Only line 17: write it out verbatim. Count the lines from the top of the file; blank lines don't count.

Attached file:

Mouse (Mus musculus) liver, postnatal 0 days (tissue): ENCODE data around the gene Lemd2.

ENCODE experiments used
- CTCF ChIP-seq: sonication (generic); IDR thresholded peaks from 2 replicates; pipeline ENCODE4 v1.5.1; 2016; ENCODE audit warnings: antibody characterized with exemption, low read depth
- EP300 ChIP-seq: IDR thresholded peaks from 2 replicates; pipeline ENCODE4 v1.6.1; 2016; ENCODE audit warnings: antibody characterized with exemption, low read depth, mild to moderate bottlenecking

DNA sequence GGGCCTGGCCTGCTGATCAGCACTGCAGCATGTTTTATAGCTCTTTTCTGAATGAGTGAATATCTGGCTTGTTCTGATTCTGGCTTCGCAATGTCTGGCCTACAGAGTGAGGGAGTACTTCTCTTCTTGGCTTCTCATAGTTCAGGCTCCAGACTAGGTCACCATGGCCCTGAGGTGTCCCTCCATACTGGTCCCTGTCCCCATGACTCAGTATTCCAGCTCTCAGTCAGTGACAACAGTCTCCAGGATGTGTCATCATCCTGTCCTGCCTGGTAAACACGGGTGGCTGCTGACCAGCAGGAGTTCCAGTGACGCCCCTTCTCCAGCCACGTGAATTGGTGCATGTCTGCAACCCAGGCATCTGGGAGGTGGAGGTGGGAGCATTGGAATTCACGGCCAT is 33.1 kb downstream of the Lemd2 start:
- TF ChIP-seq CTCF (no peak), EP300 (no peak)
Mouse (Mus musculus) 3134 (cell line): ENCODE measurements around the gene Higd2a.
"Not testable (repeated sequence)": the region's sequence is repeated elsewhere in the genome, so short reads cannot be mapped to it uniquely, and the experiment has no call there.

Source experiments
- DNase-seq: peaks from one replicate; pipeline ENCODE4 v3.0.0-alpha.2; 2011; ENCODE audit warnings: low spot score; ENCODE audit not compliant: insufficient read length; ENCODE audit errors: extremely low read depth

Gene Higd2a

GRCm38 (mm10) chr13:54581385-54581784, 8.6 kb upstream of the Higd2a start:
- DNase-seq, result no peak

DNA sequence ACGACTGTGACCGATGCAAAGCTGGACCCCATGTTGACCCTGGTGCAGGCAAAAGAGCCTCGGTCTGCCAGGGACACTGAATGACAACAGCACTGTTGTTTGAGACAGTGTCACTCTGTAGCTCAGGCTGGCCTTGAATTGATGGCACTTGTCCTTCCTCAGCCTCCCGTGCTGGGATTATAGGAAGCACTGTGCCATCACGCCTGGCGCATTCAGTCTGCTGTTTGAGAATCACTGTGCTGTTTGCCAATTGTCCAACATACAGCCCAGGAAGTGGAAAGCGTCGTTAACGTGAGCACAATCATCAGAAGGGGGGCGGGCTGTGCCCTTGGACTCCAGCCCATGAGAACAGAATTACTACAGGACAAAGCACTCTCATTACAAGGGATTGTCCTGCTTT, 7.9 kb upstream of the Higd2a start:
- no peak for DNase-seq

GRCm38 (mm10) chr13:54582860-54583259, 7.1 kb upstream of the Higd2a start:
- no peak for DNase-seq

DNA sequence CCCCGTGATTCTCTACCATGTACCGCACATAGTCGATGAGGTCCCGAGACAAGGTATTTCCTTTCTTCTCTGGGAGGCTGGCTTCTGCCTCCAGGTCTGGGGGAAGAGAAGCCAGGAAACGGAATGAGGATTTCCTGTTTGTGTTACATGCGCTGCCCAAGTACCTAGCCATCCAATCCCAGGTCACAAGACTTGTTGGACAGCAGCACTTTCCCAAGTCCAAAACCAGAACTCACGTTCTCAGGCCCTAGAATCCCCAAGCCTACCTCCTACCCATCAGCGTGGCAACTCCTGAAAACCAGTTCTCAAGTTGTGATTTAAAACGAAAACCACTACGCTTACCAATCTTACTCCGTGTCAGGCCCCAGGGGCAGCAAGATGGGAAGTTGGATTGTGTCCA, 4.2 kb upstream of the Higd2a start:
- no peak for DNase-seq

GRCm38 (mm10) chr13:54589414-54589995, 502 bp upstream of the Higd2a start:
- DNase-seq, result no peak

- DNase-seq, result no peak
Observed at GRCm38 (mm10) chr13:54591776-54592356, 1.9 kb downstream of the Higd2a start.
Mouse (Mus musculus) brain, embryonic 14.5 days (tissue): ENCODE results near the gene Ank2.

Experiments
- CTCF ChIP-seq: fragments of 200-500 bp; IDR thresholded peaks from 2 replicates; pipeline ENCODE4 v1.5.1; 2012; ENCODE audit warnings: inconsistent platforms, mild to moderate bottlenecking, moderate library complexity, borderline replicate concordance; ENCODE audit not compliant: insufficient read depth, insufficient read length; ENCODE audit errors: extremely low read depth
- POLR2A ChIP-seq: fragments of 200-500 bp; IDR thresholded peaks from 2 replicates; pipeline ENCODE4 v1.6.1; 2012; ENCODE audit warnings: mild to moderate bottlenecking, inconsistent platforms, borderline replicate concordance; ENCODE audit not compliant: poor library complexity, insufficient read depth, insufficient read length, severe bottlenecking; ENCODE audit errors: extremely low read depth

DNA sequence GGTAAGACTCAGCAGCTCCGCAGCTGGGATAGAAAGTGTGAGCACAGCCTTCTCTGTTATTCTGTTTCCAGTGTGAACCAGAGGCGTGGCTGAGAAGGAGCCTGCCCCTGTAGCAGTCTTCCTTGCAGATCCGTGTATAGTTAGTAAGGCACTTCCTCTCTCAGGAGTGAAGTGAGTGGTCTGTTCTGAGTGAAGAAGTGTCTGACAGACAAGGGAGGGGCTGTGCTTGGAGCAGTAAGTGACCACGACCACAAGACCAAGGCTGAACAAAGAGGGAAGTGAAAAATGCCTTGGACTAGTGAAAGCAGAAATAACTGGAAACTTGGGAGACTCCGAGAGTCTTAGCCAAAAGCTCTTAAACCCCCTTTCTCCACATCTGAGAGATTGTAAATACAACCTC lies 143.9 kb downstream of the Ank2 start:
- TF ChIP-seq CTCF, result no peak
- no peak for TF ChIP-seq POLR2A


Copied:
- no peak for DNase-seq